Due to their deep attachment to the digital world, teens today tend to lead a sedentary lifestyle. In most households, teens spend countless hours every day using smartphones, facing computer screens, or even playing video games. 

Even though the statistics show that teens who exercise regularly are more likely to form healthy lifelong habits, those who don’t exercise are also at risk of forming unhealthy habits later in life. 

Exercise Recommendations for Teens

According to doctors, teens between the ages of 13 and 18 should engage in at least one hour of moderate to vigorous physical activity every day.

At least 30 minutes three times a week should be the bare minimum. But, if your teen gets at least three or four days a week 30 minutes three or four times a week, that’s an excellent place to start.

This suggests that if teens participate in sports, they already get good exercise throughout practices and games. However, people who prefer more laid-back team sports may find it challenging to do any regular physical activity.

Regular physical exercise such as running, cycling, or swimming for 30 to 60 minutes a few days a week is beneficial for the overall health and fitness level.

You can devise a simple plan to put into place and one that will help your teenager.  For example, there are few fun ways to get your teen’s daily exercise, such as riding a bicycle, skating a skateboard, or shooting hoops in the driveway. They can also participate in grocery shopping, going to the post office, or doing small errands. 

Make use of what tools are already available in your community. Athletic activities such as jogging around the track, chin-ups at a local park, or running up and down the bleachers are a great way to exercise without paying.

You can also check online and it is available on Google Play to help teens give more ideas on their daily exercise.

How Much Is Too Much? 

Exercising too much can be an issue rather than the exercise itself. Excessive exercise can harm your teen’s physical and mental health. 

Exercise addiction is a very real problem, and there is evidence to support the claims that it may be connected to eating disorders. Also, participating teens experience feelings of guilt and anxiety because of their weight. 

To remove extra calories, they may spend countless hours each day exercising. A lot of pressure is put on teens to look thin and have a predefined body type, and many of them end up trying to work out to better their appearance.

These signals show that your teen is working out too much, completely ignoring their friends, responsibilities, and commitments to spend all of their time exercising. If you see your teenager exercising at least three times per day while worrying about gaining weight, even sustaining a sprain or some other injury, it might be time to check on them.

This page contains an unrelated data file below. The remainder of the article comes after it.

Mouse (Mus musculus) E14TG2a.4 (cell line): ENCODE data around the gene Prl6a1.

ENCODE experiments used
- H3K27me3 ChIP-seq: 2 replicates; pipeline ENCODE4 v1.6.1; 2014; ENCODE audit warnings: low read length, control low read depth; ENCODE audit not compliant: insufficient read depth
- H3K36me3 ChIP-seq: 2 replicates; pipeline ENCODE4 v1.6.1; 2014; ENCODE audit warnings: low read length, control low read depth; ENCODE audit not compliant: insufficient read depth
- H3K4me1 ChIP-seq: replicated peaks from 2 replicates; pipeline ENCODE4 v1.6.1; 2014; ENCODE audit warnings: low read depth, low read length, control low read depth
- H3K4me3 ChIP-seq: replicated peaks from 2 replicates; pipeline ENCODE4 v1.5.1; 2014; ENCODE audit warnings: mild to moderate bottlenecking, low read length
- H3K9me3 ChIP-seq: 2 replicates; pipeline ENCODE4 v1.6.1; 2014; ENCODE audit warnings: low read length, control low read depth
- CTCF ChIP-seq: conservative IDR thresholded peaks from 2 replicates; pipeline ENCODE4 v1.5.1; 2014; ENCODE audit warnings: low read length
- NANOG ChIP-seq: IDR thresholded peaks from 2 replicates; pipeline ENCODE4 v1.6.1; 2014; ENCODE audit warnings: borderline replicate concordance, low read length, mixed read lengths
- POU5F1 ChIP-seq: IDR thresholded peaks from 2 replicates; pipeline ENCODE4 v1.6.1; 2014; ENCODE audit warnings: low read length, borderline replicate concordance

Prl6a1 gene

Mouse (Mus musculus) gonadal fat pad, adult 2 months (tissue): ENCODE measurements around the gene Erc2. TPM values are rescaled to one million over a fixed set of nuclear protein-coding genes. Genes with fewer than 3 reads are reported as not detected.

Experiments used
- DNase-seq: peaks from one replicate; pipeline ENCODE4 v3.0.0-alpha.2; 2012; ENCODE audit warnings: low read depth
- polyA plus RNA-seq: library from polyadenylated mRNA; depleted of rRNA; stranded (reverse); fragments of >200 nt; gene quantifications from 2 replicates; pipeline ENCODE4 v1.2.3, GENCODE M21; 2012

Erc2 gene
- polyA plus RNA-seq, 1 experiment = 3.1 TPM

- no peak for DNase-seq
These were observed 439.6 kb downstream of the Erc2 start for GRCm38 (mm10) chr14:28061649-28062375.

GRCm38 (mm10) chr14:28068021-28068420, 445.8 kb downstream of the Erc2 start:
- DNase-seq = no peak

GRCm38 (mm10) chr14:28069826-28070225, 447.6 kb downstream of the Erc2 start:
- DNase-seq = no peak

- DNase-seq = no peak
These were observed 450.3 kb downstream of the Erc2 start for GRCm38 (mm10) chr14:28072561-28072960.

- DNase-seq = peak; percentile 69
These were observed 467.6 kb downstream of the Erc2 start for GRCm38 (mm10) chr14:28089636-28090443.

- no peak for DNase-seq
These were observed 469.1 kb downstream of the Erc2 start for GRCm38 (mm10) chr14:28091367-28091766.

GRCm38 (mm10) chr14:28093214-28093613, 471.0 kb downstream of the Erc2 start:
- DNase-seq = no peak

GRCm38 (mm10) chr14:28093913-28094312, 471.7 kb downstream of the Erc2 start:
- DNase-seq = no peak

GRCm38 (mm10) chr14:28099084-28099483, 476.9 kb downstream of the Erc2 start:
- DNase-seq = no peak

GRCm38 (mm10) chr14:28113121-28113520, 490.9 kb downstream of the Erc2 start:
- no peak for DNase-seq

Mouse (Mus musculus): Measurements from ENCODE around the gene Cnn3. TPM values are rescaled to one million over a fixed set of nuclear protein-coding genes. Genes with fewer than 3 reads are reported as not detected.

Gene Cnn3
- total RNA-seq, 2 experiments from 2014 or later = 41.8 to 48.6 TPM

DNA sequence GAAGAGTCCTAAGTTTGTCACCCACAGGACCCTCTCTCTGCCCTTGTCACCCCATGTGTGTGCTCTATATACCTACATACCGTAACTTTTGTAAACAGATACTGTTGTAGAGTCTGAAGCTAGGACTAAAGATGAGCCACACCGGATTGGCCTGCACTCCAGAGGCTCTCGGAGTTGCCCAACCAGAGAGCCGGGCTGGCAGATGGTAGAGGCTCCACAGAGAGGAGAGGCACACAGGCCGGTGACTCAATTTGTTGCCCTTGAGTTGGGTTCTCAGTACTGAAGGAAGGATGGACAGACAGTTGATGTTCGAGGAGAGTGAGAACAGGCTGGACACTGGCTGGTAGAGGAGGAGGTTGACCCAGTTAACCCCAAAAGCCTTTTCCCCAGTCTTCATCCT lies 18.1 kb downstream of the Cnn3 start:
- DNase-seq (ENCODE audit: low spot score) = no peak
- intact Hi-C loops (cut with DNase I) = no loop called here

How to Encourage Healthy Exercise

Becoming a good role model is the best way to make sure your teen is getting the recommended daily exercise levels. It’s highly unlikely that telling your teenager to get moving while you stay seated will be successful. Family activities that incorporate healthy amounts of physical activity should be a priority. And don’t forget to take time to go hiking, play tennis, or go for a family walk together.

Teens who spend most of their time inside should avoid sedentary activities such as watching TV or playing video games. There is a lot of evidence to suggest that once teens are out of bed and exercising, they experience more energy. So encourage your teen to disconnect from technology and get some fresh air.

Let your child know that regular exercise is essential for overall health, but emphasize the health benefits and not the weight loss. While being overweight is a significant issue for teens, having an eating disorder can be deadly.

Strength and bone health are also critical. Seek professional help if your teen may have body image issues.

Getting set for the future

During your teenage years, you’ll gain a healthy weight, strong muscles, develop healthy bones, as well as a better heart and posture.

Young people who stay fit throughout adolescence are more likely to be healthy later in life. Moreover, those who get involved in sports and exercise when they are young are more likely to stick with it, especially if they find a sport they enjoy.

Final Thoughts

While exercising may only be an activity in the body, it can still have a wide range of other effects. These include boosting one’s self-confidence and mood, releasing endorphins, encouraging teens to focus in class, and helping to combat several mental health issues. These exercises, when executed properly, can also help teenagers manage the stress of the daily hustle and bustle.